- Why 2017 is the year to disclose any undeclared offshore income or gains to HMRC
Why 2017 is the year to disclose any undeclared offshore income or gains to HMRC
Why 2017 is the year to disclose any undeclared offshore income or gains to HMRC17 Feb 2017
Over the last few years the tax world has become increasingly smaller, with HMRC receiving much publicity for its deals with both Switzerland and Lichtenstein, in particular. In 2017 it looks to get smaller still, as the agreement to exchange tax information between over 100 countries take effect. Our executive partner and tax investigations specialist, Robert Levy, explains.
Led by the OECD, and also known as Common Reporting Standards, this agreement will require financial institutions in the signatory countries to collect and forward information to its account holders’ home countries for taxation purposes. 54 nations will commence exchanging information in 2017, with the remainder joining in 2018. The current published list is set out at the end of this article.
Israel looks set to join the party
Israel had originally confirmed it would implement the legislation to exchange tax information in 2018. However on 1st January 2017, the Israeli foreign ministry confirmed that the exchange would instead start before the end of 2017. Whilst the enabling legislation has yet to be approved by the finance committee of the Knesset, it is assumed that these provisions will now pass into law.
Thus it is important that anyone with a potential liability to UK tax who has investment in Israel (whether bank account, insurance product, investment fund or otherwise) that is not declared to HMRC should now urgently consider what steps they should take to regularise their affairs.
HMRC have made it very clear that they will pursue anyone, to the fullest extent possible, who fails to regularise their tax affairs. Those that do not resolve their position face the potential for penalties of up to 150% for assets in Israel (200% for some other jurisdictions), ‘naming and shaming’ on the HMRC website, and either in-depth civil investigations or criminal prosecution leading to a custodial sentence.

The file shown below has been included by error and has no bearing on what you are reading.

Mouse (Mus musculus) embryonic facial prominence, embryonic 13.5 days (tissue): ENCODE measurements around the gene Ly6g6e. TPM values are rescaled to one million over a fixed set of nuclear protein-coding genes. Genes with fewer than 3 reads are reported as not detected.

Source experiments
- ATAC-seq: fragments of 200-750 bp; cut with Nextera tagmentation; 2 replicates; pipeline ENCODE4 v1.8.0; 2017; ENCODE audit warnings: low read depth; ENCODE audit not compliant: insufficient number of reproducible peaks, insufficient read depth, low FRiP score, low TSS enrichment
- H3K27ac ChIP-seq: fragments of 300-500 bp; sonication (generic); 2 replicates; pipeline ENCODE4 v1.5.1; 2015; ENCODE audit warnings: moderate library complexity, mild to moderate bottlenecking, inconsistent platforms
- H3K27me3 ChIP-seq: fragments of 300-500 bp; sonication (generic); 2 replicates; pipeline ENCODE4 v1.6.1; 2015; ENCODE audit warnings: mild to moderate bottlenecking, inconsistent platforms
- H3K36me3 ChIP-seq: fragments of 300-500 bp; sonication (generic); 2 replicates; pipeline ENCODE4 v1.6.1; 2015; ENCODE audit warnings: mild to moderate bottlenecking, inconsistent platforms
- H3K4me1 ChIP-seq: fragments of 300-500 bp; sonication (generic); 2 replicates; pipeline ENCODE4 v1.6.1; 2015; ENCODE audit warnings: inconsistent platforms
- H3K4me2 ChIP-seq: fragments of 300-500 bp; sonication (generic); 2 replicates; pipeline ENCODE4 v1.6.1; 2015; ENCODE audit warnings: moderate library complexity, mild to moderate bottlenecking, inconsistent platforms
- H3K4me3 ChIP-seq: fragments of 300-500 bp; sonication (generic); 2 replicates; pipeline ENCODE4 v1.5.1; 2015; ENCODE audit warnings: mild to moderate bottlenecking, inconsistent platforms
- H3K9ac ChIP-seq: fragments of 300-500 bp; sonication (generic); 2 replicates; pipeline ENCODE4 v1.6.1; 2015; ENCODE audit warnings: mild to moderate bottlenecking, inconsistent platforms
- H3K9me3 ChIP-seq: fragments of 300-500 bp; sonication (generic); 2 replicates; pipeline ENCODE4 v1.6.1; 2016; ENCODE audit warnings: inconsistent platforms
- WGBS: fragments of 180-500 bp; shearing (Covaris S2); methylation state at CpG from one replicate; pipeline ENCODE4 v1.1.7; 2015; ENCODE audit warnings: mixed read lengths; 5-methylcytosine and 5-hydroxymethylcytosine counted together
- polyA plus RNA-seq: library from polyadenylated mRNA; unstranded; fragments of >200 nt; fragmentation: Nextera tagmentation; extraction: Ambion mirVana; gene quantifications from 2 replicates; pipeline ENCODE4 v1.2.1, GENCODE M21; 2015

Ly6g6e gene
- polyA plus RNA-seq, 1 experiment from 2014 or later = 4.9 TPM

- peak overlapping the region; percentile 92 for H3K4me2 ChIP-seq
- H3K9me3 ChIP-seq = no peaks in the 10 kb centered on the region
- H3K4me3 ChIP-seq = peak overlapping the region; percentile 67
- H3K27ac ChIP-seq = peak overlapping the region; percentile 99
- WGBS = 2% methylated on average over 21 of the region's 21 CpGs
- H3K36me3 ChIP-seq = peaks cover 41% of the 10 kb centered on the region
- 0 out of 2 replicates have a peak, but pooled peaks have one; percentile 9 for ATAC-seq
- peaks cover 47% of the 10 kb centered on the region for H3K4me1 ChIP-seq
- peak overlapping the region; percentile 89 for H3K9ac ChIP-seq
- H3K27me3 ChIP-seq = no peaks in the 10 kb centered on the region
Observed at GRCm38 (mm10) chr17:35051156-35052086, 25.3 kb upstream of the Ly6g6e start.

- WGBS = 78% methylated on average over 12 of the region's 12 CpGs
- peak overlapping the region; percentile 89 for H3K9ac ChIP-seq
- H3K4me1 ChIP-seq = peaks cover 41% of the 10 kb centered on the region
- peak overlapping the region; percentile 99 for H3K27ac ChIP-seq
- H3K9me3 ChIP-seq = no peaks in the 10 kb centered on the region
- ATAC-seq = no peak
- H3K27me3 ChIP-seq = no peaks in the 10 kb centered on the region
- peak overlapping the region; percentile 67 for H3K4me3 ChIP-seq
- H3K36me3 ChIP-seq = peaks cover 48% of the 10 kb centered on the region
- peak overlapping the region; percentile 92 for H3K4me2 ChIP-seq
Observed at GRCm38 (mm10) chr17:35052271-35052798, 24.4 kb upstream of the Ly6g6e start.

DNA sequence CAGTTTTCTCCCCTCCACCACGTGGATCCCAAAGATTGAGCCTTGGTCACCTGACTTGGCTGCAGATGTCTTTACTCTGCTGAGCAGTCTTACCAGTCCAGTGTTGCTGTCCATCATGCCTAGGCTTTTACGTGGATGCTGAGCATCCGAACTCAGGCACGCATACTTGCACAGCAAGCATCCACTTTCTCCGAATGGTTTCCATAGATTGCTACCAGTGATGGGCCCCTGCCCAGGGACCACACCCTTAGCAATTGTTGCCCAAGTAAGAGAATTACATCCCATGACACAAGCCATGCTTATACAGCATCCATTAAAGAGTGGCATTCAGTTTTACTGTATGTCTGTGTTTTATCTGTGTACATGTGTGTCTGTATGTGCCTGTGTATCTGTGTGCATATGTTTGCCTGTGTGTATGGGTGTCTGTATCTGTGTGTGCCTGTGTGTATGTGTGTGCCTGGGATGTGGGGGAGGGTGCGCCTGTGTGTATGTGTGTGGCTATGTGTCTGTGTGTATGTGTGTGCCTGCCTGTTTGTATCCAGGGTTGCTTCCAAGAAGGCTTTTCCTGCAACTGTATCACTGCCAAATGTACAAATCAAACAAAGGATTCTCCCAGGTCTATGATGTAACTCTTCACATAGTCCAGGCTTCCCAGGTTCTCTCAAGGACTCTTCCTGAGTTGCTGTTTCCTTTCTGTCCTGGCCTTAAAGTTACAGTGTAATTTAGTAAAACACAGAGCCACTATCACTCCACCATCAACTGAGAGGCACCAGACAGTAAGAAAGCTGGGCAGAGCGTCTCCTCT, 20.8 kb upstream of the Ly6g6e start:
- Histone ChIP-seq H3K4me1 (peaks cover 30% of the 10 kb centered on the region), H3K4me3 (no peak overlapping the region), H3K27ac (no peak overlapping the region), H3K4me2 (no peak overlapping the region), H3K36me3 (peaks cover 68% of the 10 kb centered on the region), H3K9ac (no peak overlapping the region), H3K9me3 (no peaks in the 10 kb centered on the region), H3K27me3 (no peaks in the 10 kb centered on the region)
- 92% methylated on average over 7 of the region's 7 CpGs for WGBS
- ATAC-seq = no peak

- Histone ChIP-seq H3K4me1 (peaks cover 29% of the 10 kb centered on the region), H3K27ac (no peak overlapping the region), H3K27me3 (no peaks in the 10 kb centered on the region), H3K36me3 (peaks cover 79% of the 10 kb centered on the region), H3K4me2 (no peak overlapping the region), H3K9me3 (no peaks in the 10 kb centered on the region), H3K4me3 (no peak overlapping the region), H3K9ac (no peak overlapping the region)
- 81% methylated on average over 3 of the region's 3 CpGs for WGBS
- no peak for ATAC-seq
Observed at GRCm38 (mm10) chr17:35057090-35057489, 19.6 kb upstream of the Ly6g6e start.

Voluntary disclosure is the only sensible way forward for any taxpayer who has failed to disclose any income or capital gains to HMRC, who have the power to investigate 20 years previous for income and capital gains taxes, and indefinitely for Inheritance Tax.
What is voluntary disclosure and why should I do it?
On 5th September 2016, HMRC opened its Worldwide Disclosure Facility to allow taxpayers to voluntarily disclosure their tax irregularities relating to offshore assets. The benefits of a voluntary disclosure (provided it is complete) are much reduced penalties, no ‘naming and shaming’, and a much reduced risk of criminal prosecution (HMRC have confirmed they will only prosecute where they need to send a strong deterrent message, or where the conduct involved is such that only a criminal sanction is appropriate). HMRC have confirmed that the beneficial terms of this deal will be reduced from 30th September 2018 and from then on, further sanctions will be introduced.
In any event, if HMRC become aware of any irregularities by a third party before voluntary disclosure is made, then none of the beneficial terms are likely to apply.
Any taxpayer who has concerns about their tax affairs should seek specialist legal advice as soon as possible about potential disclosure. Legal advice is given under legal privilege which protects the taxpayer’s confidentiality. Kuits’ tax department has advised over 300 clients on voluntary and prompted tax disclosures. To discuss these matters further, call Robert Levy on 0161 838 7867.
Countries signed up to exchange of information 2017:
Anguilla, Argentina, Barbados, Belgium, Bermuda, British Virgin Islands, Bulgaria, Cayman Islands, Colombia, Croatia, Curaçao, Cyprus, Czech Republic, Denmark, Estonia, Faroe Islands, Finland, France, Germany, Gibraltar, Greece, Greenland, Guernsey, Hungary, Iceland, India, Ireland, Isle of Man, Italy, Jersey, Korea, Latvia, Liechtenstein, Lithuania, Luxembourg, Malta, Mexico, Montserrat, Netherlands, Niue, Norway, Poland, Portugal, Romania, San Marino, Seychelles, Slovak Republic, Slovenia, South Africa, Spain, Sweden, Trinidad and Tobago, Turks and Caicos Islands, United Kingdom.
Countries signed up to exchange of information 2018:
Albania, Andorra, Antigua and Barbuda, Aruba, Australia, Austria, The Bahamas, Bahrain, Belize, Brazil, Brunei Darussalam, Canada, Chile, China, Cook Islands, Costa Rica, Dominica, Ghana, Grenada, Hong Kong (China), Indonesia, Israel, Japan, Kuwait, Lebanon, Marshall Islands, Macao (China), Malaysia, Mauritius, Monaco, Nauru, New Zealand, Panama, Qatar, Russia, Saint Kitts and Nevis, Samoa, Saint Lucia, Saint Vincent and the Grenadines, Saudi Arabia, Singapore, Sint Maarten, Switzerland, Turkey, United Arab Emirates, Uruguay, Vanuatu.